Forward Contract

AAA

DEFINITION of 'Forward Contract'

A customized contract between two parties to buy or sell an asset at a specified price on a future date. A forward contract can be used for hedging or speculation, although its non-standardized nature makes it particularly apt for hedging. Unlike standard futures contracts, a forward contract can be customized to any commodity, amount and delivery date. A forward contract settlement can occur on a cash or delivery basis. Forward contracts do not trade on a centralized exchange and are therefore regarded as over-the-counter (OTC) instruments. While their OTC nature makes it easier to customize terms, the lack of a centralized clearinghouse also gives rise to a higher degree of default risk. As a result, forward contracts are not as easily available to the retail investor as futures contracts.

INVESTOPEDIA EXPLAINS 'Forward Contract'

Consider the following example of a forward contract. Assume that an agricultural producer has 2 million bushels of corn to sell six months from now, and is concerned about a potential decline in the price of corn. It therefore enters into a forward contract with its financial institution to sell 2 million bushels of corn at a price of $4.30 per bushel in six months, with settlement on a cash basis.

In six months, the spot price of corn has three possibilities:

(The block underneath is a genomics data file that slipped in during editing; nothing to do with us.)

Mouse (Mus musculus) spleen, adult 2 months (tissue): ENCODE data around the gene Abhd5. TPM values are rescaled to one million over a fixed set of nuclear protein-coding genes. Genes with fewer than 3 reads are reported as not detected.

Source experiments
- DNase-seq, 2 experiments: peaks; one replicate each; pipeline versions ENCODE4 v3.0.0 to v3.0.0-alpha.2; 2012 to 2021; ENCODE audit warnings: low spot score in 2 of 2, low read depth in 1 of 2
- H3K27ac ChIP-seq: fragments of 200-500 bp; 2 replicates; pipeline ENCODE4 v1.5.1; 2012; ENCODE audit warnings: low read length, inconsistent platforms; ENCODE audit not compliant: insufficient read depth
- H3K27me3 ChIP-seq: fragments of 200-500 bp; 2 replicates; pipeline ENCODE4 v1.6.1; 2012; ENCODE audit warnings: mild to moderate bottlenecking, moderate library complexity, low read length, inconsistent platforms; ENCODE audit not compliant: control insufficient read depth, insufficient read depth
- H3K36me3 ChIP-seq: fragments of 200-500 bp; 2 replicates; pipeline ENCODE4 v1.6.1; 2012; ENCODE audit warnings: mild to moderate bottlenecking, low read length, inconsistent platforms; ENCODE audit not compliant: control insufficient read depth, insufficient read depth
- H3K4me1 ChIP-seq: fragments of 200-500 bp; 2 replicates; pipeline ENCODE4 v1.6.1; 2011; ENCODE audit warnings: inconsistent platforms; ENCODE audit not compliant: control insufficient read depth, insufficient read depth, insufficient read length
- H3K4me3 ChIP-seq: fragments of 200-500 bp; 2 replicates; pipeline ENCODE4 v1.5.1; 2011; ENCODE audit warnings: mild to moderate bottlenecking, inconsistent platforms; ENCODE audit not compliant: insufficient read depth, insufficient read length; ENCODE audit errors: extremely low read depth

1. It is exactly $4.30 per bushel: In this case, no monies are owed by the producer or financial institution to each other and the contract is closed.  
  2. It is higher than the contract price, say $5 per bushel: The producer owes the institution $1.4 million, or the difference between the current spot price and the contracted rate of $4.30.
  3. It is lower than the contract price, say $3.50 per bushel: The financial institution will pay the producer $1.6 million, or the difference between the contracted rate of $4.30 and the current spot price.

The market for forward contracts is huge, since many of the world’s biggest corporations use it to hedge currency and interest rate risks. However, since the details of forward contracts are restricted to the buyer and seller, and are not known to the general public, the size of this market is difficult to estimate. The large size and unregulated nature of the forward contracts market means that it may be susceptible to a cascading series of defaults in the worst-case scenario. While banks and financial corporations mitigate this risk by being very careful in their choice of counterparty, the possibility of large-scale default does exist.